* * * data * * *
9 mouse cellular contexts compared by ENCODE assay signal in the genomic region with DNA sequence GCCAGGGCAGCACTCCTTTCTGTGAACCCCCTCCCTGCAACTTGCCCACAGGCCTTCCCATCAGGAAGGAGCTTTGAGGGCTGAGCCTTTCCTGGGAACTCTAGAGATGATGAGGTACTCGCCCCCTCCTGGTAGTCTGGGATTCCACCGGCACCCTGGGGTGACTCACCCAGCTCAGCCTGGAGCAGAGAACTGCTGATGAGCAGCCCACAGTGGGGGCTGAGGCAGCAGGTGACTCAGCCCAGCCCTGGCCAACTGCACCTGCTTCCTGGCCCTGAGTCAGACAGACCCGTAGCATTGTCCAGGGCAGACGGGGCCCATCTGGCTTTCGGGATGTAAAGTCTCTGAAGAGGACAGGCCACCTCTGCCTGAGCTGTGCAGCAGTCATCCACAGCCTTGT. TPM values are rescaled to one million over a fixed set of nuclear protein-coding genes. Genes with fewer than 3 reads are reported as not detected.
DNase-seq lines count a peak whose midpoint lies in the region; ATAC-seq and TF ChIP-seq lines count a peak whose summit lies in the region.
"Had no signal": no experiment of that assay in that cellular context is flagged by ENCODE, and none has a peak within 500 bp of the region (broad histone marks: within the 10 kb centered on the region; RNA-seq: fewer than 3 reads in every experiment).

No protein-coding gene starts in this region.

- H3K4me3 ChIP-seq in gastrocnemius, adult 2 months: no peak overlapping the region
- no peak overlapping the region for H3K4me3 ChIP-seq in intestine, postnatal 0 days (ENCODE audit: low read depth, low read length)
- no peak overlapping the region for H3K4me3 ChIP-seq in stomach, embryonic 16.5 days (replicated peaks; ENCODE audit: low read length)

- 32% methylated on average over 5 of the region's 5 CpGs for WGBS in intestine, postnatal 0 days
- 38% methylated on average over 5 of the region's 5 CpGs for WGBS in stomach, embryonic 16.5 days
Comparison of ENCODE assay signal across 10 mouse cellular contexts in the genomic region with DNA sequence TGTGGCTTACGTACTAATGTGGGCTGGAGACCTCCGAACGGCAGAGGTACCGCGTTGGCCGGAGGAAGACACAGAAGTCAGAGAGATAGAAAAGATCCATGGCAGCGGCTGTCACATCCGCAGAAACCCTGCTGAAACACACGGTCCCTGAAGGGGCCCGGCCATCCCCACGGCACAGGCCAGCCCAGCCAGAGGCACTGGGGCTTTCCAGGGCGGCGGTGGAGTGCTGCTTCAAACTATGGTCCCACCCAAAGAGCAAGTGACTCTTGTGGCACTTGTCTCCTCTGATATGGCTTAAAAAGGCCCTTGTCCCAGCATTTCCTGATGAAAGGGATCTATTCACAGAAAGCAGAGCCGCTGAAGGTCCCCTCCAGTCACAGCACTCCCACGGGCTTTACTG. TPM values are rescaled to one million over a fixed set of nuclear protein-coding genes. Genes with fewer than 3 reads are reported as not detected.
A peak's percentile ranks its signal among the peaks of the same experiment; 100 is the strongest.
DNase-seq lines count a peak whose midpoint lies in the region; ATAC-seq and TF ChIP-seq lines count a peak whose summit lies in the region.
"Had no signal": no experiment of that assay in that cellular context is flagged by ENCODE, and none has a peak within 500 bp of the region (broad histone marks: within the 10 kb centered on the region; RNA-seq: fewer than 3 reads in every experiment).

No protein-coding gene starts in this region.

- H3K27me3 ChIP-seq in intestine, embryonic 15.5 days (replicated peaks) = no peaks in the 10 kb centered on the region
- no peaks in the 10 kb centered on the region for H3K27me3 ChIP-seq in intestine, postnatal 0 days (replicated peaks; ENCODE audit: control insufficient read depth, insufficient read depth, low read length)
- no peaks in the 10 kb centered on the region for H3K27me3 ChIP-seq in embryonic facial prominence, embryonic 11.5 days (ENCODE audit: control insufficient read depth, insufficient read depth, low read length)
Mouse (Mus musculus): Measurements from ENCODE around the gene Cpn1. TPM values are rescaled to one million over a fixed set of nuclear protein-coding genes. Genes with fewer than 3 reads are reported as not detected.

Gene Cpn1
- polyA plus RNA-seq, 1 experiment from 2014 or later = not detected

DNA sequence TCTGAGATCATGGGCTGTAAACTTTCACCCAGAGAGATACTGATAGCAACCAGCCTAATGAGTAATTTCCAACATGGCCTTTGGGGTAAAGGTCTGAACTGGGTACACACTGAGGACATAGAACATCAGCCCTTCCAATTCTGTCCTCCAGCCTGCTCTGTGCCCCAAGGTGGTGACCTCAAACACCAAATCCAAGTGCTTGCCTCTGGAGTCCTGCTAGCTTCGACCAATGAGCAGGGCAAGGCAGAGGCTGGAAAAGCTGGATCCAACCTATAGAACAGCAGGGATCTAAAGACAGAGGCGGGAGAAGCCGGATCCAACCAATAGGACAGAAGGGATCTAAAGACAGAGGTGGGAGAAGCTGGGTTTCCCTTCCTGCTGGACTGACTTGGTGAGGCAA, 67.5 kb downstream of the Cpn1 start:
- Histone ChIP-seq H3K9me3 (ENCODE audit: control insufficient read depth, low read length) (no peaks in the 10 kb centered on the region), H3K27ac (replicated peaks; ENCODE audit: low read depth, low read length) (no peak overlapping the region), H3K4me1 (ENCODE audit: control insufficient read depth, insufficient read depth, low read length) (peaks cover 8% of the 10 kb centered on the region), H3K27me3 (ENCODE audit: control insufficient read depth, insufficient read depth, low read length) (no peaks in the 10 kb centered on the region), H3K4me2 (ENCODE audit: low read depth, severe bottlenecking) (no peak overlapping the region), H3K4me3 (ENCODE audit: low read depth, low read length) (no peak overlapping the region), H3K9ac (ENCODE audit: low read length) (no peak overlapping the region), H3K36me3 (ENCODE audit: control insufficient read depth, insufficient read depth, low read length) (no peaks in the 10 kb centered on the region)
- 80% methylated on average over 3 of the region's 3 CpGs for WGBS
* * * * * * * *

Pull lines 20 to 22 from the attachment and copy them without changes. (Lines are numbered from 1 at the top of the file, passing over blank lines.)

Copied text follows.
- polyA plus RNA-seq, 1 experiment from 2014 or later = not detected

DNA sequence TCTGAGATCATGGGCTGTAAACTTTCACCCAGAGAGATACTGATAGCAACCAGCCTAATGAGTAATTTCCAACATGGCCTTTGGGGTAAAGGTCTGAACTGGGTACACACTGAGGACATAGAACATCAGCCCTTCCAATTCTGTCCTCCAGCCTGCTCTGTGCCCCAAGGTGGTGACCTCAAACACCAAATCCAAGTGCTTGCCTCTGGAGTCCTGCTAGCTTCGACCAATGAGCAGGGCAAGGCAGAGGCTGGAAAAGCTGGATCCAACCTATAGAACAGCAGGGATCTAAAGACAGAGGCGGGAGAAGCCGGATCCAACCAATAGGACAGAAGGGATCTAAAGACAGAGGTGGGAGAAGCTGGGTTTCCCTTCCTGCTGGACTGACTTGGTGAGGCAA, 67.5 kb downstream of the Cpn1 start:
- Histone ChIP-seq H3K9me3 (ENCODE audit: control insufficient read depth, low read length) (no peaks in the 10 kb centered on the region), H3K27ac (replicated peaks; ENCODE audit: low read depth, low read length) (no peak overlapping the region), H3K4me1 (ENCODE audit: control insufficient read depth, insufficient read depth, low read length) (peaks cover 8% of the 10 kb centered on the region), H3K27me3 (ENCODE audit: control insufficient read depth, insufficient read depth, low read length) (no peaks in the 10 kb centered on the region), H3K4me2 (ENCODE audit: low read depth, severe bottlenecking) (no peak overlapping the region), H3K4me3 (ENCODE audit: low read depth, low read length) (no peak overlapping the region), H3K9ac (ENCODE audit: low read length) (no peak overlapping the region), H3K36me3 (ENCODE audit: control insufficient read depth, insufficient read depth, low read length) (no peaks in the 10 kb centered on the region)